Just this past March, Google launched remarketing (also known as retargeting) in Google Adwords. I like to call them “stalker ads” when trying to explain it to other folks. Prior to Google launching, retargeting has been around for a few years, but mostly available on enterprise-like ad serving platforms used by larger agencies with gigantic budgets.
So what is retargeting? My 140 character description
Serving particular ads on external sites to audiences who have visited certain pages on your site with certain actions (ie. conversions)
How it works
- Site visitors come to your site via organic search, pay-per-click, banners ads via search or the content network.
- A cookie tracks what pages they visited on your site and if the site visitor acted on anything (ie. download, purchase, form filled out etc.)
- The tracking code is setup and defined within your Adwords account and inserted within your site pages.
- The retargeting ad network figures out who to serve back your ads to on the content network (other sites that are serving up Google Adsense) based on your audiences activity on your site and how you defined it. Giving you the flexibility to serve up particular ads on particular page(s) visited, or if site visitor converted or actioned on something or not. In the end you can create, write and serve a highly relevant ads to past site visitors based on behavior.
Retargeting moving mainstream?
In December 2009, a SEMPO/Advertise.com survey showed results that remarketing, topped the list of most under-utilized marketing technologies. As of today (8 months later), I still think it is under-utilized and never reached the top of the adoption curve. This past June 2010, I polled some online marketers at SMX Advanced in Seattle and I was a little surprised that not many have yet adopted this tactic (some never even heard of it).
Huh? opportunity to start now before everyone else is on it? You betcha!
Besides Google Remarketing, there’s growth with third party service providers that offer retargeting and have low to mid level entry points. Some are: www.criteo.com, www.fetchback.com, www.retargeter.com, and www.chango.com.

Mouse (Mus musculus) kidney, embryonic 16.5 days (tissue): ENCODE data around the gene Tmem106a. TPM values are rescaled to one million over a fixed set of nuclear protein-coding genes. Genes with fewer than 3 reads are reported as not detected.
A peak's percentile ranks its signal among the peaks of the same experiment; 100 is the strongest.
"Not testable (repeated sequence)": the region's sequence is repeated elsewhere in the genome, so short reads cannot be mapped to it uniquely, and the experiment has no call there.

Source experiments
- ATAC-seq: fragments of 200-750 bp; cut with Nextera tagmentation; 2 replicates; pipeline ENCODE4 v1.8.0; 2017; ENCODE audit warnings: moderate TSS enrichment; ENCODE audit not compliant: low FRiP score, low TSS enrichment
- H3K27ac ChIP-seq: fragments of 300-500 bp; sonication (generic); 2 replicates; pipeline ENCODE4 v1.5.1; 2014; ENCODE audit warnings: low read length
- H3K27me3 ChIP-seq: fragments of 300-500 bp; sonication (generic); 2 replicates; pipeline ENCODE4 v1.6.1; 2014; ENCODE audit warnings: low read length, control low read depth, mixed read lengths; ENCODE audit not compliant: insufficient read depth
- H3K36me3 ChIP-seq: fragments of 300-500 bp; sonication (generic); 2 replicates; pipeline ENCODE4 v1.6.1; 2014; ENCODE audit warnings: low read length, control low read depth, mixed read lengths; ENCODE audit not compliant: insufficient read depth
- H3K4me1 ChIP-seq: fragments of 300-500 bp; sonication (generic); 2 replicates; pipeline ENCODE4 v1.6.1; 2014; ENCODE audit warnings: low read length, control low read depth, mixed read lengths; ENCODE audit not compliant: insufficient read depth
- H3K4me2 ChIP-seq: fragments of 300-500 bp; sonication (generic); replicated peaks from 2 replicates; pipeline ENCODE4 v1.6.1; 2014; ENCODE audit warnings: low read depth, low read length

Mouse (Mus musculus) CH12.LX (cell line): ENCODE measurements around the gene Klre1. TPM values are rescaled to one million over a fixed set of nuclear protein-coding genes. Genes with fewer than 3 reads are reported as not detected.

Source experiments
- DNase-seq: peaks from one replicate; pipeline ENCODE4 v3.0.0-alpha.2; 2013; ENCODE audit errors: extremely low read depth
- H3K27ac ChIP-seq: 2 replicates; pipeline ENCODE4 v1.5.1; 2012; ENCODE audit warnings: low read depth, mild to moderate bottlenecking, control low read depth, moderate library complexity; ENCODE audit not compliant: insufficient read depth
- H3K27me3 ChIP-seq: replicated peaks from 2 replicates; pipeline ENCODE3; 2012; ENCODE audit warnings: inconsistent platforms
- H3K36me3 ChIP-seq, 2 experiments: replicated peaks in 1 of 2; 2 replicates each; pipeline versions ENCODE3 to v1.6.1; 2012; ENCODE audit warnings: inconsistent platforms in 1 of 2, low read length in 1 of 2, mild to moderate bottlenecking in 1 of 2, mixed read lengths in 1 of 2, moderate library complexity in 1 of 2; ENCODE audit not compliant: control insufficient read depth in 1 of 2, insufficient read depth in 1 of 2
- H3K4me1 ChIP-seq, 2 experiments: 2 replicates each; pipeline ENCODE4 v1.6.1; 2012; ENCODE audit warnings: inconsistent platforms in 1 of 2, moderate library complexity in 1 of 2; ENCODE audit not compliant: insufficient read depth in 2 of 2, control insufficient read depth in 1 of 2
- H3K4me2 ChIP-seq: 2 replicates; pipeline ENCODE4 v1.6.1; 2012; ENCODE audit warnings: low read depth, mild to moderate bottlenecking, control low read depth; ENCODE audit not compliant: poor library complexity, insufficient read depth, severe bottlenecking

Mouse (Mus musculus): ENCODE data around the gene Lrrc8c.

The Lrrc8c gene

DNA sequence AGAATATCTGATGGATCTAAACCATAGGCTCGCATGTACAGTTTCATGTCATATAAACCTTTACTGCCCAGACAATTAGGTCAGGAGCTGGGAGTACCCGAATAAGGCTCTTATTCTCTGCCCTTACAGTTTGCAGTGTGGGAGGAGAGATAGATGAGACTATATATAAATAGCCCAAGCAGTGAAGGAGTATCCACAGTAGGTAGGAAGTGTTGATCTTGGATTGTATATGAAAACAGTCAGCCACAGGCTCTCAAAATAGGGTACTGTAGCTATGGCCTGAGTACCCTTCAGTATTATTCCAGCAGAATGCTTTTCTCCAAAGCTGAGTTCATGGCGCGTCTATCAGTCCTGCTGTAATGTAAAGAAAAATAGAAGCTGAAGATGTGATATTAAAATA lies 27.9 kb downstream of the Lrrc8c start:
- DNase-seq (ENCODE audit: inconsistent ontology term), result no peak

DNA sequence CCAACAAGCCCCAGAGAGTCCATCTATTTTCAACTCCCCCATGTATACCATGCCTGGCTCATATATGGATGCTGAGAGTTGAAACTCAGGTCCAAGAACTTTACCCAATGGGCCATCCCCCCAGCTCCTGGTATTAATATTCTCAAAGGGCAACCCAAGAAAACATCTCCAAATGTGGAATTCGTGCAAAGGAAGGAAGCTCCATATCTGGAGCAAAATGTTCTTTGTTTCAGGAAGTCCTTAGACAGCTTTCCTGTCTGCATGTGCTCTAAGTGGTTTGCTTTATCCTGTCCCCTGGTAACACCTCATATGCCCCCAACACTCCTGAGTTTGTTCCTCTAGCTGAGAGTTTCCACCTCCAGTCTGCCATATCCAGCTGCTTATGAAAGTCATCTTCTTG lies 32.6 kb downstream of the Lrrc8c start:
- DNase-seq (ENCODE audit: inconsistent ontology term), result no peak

What I like about Google Remarketing is that you can start with a very small budget if you wish. I think some of the third party retargeting providers may just use Google Remarketing as well, so keep a watch for that. Some may or may not reach broader audiences than the Google Content Network (BTW it is just recently renamed as “Google Display Network“).
I truly believe that broad adoption of retargeting will happen when more marketers realize that the entry level commitment is low and when they have the time to test it out to see the value, as I have done recently at ActiveState. I think it really rocks and will become mainstream soon because of the low entry costs!
Five reasons why I think Google Remarketing rocks
- Doesn’t let past site visitors forget about you. Sometimes site visitors come to your site to check out your products or services and they are in education/research stage and not ready to commit. They need to be reminded that your services/products are the right fit 3-4 times before they are sure you are the right one for them. But they may forget about you and never come back to your site. Following them on the content network on relevant sites complements this theory and gets them back to your site when they are ready to try, buy or commit. Don’t let them forget about you or get away! Here is a sample of one of our retargeting ads that is being served to visitors who visited our Perl Dek Kit but not yet downloaded a trial version:
- Very sweet audience and segmenting. Segmenting ads by interest (page visited on your site) on the content network is sweet. What if you had two product lines that served two different audiences? Before retargeting you couldn’t serve up particular ads on the content network to audiences based on their past activities on what their interests are in your products/services. Now you can serve up ads to what the customer is telling you they are interested in (match the ad to what products or service pages they looked at). Here are some samples of our retargeting ads (we have created 7 different sizes in each ad group):
- Control with smart targeting. Combine audiences (see #1 below) and exclude with negatives (see #2 below). Not only can you tell what ads to show up by pages visited or actions, you can exclude audiences in your campaigns which gives you so much control! Here’s a sample of our Perl Dev Kit ad group audience settings:
- Valuable attribution insights with click view reports. Start to see how banner ads play with search with view-throughs (learn more about view-throughs on Google’s site here). You can now see the attribution relationship with search and the content network. No more of the last click attaboys!